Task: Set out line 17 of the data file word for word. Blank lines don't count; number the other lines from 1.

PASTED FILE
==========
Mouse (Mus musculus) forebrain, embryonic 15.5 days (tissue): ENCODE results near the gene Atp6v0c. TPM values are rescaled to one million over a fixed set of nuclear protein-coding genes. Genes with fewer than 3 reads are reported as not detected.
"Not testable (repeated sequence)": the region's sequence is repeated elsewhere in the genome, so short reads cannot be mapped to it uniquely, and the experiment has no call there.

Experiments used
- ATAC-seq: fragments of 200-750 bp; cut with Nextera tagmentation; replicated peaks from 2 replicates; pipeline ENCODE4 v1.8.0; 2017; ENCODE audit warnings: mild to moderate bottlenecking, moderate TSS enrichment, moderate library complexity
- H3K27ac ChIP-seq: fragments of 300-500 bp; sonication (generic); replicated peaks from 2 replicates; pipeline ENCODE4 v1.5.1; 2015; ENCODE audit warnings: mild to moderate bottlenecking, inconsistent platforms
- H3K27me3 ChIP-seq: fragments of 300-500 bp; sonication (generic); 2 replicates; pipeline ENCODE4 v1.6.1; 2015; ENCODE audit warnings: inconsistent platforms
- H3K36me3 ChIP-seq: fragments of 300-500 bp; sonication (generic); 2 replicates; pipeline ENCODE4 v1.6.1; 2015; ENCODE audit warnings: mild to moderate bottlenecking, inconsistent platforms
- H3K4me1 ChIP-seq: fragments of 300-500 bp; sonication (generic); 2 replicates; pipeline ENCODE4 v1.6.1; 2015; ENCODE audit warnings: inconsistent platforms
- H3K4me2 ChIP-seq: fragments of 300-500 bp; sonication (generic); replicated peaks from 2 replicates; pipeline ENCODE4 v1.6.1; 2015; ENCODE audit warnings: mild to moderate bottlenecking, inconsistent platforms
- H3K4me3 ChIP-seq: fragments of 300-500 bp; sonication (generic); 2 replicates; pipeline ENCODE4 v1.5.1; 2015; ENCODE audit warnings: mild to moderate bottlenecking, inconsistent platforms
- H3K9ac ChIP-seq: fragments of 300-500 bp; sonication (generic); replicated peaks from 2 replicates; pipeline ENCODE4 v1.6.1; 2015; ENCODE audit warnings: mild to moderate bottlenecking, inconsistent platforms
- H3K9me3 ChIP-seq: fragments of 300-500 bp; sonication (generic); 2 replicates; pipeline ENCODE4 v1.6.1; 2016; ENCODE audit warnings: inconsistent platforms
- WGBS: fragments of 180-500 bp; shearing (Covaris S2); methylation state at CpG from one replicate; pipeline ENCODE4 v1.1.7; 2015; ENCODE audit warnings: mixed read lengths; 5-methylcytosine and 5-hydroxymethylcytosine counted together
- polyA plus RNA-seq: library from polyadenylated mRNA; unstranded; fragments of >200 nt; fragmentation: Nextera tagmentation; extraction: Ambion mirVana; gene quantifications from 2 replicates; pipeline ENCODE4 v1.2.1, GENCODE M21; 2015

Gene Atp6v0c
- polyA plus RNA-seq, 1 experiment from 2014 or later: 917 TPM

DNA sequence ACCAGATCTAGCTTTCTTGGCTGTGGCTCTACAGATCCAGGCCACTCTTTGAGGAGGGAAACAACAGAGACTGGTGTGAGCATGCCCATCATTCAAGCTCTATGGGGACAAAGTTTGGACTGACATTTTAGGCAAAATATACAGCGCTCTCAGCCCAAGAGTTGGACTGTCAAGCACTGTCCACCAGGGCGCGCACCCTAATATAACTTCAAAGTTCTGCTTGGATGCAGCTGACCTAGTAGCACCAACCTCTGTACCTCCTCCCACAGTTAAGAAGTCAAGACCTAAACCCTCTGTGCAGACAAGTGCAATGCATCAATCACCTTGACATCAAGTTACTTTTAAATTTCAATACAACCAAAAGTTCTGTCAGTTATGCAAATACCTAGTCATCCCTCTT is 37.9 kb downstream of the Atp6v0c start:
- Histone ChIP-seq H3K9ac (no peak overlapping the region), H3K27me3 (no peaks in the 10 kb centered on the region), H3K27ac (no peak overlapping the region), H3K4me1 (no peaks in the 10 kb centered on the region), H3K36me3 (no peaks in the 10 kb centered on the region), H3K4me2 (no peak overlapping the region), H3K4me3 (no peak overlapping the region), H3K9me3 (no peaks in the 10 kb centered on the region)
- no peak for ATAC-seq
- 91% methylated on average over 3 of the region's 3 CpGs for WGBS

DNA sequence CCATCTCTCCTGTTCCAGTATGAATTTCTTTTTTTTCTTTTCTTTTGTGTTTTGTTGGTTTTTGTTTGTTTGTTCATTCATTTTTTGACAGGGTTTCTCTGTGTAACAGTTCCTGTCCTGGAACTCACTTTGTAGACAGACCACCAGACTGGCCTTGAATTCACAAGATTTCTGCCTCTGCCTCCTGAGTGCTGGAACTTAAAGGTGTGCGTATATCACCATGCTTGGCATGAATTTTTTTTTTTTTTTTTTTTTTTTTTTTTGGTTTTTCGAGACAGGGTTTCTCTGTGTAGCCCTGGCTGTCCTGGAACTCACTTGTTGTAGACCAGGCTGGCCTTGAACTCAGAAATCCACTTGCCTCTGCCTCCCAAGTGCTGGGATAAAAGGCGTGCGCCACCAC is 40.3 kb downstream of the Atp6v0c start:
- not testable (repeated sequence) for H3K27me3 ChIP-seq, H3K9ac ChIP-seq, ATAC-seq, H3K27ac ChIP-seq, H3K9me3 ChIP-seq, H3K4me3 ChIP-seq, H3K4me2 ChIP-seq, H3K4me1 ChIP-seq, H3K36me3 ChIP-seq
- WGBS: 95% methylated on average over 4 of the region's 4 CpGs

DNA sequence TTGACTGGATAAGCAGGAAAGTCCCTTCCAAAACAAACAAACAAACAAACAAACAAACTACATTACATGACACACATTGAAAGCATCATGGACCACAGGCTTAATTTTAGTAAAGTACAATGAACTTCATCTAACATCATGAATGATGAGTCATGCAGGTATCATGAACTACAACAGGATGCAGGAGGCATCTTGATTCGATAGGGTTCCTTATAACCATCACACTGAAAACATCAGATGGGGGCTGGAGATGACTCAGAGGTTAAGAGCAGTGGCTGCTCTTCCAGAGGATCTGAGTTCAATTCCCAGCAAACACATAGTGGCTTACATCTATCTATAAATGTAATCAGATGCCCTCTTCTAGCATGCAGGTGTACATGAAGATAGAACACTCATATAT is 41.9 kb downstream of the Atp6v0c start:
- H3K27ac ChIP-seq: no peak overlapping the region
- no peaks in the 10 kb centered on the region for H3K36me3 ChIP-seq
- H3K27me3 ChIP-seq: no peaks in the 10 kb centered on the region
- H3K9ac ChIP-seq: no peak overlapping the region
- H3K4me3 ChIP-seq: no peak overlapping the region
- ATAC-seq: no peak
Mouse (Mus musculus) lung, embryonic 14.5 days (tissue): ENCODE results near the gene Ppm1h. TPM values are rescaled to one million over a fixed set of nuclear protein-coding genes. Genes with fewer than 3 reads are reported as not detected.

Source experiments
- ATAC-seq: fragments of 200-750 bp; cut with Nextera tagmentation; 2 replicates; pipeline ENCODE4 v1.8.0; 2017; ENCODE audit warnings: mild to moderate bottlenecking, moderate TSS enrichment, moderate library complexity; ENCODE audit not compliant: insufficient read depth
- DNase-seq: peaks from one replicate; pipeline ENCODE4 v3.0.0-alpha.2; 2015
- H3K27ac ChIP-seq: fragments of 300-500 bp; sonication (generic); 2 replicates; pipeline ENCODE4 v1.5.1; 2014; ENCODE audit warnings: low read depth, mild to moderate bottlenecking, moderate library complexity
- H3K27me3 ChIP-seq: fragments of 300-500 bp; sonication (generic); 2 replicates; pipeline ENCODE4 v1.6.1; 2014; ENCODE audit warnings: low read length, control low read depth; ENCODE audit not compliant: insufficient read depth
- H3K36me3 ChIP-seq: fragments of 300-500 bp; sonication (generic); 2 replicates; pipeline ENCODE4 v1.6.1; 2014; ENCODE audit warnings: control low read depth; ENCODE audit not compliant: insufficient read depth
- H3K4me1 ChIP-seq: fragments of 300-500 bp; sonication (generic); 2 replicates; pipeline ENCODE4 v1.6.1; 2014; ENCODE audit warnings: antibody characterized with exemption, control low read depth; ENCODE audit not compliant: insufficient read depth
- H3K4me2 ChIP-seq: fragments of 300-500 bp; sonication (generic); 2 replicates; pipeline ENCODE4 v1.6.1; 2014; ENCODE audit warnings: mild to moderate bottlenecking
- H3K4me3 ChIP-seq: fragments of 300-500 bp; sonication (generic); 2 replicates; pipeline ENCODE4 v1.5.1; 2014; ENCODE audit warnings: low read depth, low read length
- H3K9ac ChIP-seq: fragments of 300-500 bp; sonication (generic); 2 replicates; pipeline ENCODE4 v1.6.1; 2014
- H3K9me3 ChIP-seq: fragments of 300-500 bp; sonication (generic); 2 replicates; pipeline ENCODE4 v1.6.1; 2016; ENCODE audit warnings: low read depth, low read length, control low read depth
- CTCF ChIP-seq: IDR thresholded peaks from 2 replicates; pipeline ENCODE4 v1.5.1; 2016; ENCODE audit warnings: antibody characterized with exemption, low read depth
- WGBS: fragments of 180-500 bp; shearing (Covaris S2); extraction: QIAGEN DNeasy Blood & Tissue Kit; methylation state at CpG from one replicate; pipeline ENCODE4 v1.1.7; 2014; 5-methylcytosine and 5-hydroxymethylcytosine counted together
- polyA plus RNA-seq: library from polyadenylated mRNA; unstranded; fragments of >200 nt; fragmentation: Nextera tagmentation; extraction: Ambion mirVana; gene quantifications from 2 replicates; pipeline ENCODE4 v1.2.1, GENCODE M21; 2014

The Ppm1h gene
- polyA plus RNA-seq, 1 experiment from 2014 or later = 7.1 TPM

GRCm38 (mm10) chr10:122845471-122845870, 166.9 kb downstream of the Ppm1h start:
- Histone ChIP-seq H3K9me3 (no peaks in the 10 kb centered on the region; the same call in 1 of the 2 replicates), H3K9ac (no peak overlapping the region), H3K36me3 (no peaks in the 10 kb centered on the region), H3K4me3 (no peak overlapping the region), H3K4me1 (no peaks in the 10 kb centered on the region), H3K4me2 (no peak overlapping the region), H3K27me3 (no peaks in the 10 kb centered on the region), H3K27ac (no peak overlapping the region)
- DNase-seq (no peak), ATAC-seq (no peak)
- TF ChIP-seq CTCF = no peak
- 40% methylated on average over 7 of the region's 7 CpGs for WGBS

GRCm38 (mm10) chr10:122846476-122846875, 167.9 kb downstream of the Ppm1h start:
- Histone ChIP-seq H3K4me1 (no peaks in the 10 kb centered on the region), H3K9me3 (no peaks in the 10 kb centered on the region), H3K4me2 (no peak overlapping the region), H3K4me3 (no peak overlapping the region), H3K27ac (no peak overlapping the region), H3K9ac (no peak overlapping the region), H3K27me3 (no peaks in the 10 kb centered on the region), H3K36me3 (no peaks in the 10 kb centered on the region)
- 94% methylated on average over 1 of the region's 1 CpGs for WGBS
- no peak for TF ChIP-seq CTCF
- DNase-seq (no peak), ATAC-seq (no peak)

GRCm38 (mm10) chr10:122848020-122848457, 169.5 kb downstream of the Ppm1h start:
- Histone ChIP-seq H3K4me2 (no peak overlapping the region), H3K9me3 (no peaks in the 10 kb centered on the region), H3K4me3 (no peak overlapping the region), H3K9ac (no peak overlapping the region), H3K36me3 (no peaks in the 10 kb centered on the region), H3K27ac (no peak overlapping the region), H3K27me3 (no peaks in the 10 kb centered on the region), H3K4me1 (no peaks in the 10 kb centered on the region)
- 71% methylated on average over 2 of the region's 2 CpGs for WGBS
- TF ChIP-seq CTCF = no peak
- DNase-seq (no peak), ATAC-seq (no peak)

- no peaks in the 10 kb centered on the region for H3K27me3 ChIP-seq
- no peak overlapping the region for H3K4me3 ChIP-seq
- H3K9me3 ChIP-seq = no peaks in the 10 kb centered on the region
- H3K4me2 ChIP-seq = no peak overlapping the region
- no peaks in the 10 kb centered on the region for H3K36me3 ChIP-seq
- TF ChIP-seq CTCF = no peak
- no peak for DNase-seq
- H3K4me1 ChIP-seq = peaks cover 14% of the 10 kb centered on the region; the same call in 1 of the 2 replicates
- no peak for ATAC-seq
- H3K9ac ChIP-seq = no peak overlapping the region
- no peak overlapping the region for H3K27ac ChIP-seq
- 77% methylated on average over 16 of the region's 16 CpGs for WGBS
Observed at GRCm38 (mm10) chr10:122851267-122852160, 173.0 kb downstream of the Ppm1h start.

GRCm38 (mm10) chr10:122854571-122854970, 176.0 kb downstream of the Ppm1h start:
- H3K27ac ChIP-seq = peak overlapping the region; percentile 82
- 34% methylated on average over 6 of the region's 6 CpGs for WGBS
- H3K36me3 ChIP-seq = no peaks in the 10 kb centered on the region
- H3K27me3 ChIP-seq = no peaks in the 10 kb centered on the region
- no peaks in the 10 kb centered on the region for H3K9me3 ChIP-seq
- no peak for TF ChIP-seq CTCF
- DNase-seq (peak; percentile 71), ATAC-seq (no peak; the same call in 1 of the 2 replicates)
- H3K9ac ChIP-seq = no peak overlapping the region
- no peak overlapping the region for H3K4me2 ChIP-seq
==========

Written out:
DNA sequence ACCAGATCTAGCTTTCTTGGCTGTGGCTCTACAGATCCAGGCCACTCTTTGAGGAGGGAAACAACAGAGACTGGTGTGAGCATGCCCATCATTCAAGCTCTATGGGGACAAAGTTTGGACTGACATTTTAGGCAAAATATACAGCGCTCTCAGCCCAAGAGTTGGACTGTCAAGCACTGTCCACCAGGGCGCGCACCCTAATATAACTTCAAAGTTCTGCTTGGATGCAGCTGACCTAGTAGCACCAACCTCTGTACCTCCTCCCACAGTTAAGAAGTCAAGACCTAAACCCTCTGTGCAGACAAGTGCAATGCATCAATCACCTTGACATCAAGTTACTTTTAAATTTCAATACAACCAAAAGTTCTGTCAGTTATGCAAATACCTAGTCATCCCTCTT is 37.9 kb downstream of the Atp6v0c start: